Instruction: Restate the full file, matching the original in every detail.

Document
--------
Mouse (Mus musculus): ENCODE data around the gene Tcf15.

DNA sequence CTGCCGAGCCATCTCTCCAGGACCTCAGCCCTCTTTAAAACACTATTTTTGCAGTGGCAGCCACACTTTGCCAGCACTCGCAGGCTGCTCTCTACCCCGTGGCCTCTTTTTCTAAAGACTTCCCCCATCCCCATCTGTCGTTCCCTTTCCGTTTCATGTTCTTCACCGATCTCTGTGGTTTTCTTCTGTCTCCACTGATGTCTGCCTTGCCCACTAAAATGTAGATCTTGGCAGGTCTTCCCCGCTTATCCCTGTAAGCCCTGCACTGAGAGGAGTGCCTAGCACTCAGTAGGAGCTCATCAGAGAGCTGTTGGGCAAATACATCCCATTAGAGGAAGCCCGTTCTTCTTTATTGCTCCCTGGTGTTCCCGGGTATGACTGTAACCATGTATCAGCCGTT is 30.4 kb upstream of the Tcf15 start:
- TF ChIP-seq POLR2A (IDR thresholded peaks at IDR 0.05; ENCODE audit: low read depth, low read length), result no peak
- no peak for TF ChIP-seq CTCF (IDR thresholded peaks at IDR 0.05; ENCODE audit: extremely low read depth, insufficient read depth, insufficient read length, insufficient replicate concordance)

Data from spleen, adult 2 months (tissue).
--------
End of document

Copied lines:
Mouse (Mus musculus): ENCODE data around the gene Tcf15.

DNA sequence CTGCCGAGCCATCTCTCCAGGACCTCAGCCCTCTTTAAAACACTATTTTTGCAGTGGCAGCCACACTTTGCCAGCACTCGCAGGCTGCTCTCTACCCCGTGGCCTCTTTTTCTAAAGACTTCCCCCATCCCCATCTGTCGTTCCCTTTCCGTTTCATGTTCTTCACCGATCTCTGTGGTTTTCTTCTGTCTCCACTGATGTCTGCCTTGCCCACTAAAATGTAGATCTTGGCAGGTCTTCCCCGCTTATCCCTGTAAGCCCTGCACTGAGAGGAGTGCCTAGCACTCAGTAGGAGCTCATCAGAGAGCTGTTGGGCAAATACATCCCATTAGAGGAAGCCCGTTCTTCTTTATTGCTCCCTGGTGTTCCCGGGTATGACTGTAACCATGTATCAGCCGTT is 30.4 kb upstream of the Tcf15 start:
- TF ChIP-seq POLR2A (IDR thresholded peaks at IDR 0.05; ENCODE audit: low read depth, low read length), result no peak
- no peak for TF ChIP-seq CTCF (IDR thresholded peaks at IDR 0.05; ENCODE audit: extremely low read depth, insufficient read depth, insufficient read length, insufficient replicate concordance)

Data from spleen, adult 2 months (tissue).